When we were preparing for our class 10 examinations, our geography textbooks all said that Cherrapunji was the wettest place in the world. Then suddenly there was a news report in the paper of a new place with an even more difficult name that had recorded more rainfall over the year. At that time we were living in Madras, where every time it rained (which was very rarely), there was a major upheaval with flooding of streets, increased rates of water-borne diseases and sometimes (joyfully) closure of schools. So whenever we imagined the 'wettest' place, I thought of some dark and dingy wetland that was perpetually flooded and generally a terrible place to be!! It has really been a great blessing that we have come to live in this place and in the process discovered what must be one of the most beautiful places on earth (in addition to being the wettest!!) Thanks to the mountains, there is never any flooding and the rain, though often constant in the months from March to September, is light, causing little or no disturbance to daily life. My sympathies are with Assam and Bangladesh where our rainwater gets collected (not that they need any more - they get enough of their own!!). This picture of Bangladesh taken from Cherrapunji shows rain falling falling from a cloud and the ever-present floods!
So is Cherrapunji still the wettest place on earth as widely advertised in tourism brochures, or is it Mawsynram, a village not far from Cherrapunji but in a different cluster of hills.
Neither it seems, as over the last decade or so, the changing world and local weather patterns have made the matter one of great debate. Mount Wai-'ale-'ale, one of the Hawaiian islands and 2 places in Columbia are vying for the 'honour'. A good article on this debate can be found here. The Guinness Book credits Mawsynram with the highest recorded rainfall in a year at 26,000 mm in 1985. However, in recent years there has been less and less rain and amazingly, both Cherrapunji and Mawaynram have shortage of water in the winter (courtesy of extremely poor rainwater harvesting). This interesting article on the haphazard methods of measuring the rainfall may explain the high recordings of rainfall in the past, but it is certainly true that for more than 6 months of the year, there is almost continuous rainfall.
We decided to set the debate at rest for ourselves by making a trip to Mawsynram about a month ago. On a Sunday morning we set out with Amy taking a hand at the wheel after a long time as the roads were almost empty. That was a great opportunity for yours truly to enjoy the beauty without bothering about the road (except for the rare occassions when another vechicle appeared and we almost lost our lives!!). I will not attempt to describe the landscape as words will not do it justice. But scenes like the one below were unfolding every 50 metres or so and we were moved.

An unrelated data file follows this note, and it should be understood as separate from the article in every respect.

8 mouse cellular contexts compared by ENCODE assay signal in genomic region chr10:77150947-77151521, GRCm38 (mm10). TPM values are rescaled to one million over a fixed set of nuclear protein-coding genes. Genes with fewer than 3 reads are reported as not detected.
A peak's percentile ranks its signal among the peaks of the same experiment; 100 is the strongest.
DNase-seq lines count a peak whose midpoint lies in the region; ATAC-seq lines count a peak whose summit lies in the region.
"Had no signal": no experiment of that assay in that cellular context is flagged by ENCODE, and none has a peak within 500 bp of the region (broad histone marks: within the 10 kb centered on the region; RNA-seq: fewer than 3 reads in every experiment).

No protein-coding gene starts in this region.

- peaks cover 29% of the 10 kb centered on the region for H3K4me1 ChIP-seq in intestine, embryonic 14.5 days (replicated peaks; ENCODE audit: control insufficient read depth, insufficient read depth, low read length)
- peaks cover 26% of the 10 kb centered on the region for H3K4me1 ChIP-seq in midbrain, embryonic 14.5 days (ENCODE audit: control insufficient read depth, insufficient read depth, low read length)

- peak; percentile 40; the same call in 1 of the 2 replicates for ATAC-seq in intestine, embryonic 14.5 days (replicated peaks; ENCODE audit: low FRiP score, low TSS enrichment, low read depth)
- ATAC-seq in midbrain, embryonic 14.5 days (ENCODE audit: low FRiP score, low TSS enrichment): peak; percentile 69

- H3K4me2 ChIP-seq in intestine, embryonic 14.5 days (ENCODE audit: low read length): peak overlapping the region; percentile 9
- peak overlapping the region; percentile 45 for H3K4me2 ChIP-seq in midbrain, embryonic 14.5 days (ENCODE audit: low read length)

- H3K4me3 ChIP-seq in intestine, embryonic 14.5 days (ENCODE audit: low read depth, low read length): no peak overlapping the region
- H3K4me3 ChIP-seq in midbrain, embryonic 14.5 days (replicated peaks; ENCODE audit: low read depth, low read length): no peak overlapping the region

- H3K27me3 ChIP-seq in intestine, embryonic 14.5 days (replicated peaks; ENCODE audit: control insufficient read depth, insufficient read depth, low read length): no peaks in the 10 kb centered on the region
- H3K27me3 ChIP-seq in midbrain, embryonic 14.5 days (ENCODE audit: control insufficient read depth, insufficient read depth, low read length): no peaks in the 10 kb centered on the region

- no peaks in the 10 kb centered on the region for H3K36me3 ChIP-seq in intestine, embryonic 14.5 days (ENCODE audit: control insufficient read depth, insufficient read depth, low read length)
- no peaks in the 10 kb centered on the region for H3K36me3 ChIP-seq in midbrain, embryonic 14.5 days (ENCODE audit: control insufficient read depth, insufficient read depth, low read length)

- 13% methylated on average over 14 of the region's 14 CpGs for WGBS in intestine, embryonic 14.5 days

It was a cloudy day and though we are now getting used to it, driving into a cloud still remains an awe-inspiring experience (as well as one that is extremely difficult to capture on film!!)
Mawsynram may or may not be the wettest place on earth, but it certainly is a land of waterfalls. Nearly every turn of the road revealed a new and unique one and we were fortunate to stop at one of the most beautiful of them for our picnic lunch (thank you, Amy!). As we sat and watched the thin film of water falling like a curtain of silk and heard the gentle splash as the droplets fell into the water below, we felt a surreal atmosphere in the place. How wonderful that God has made these places and times when we have the opportunity to stop running and commune with Him in the depths of our being.
The pictures do not do justice to the beauty of that moment.....
We travelled on and discovered more waterfalls and more beautiful sights. As we returned through the clouds, I thought how wonderful it would be if we could spend our lives in a place like this. Where perceiving God seems so much easier and a life of quietness and contemplation seems so much closer. That is our prayer, O Lord...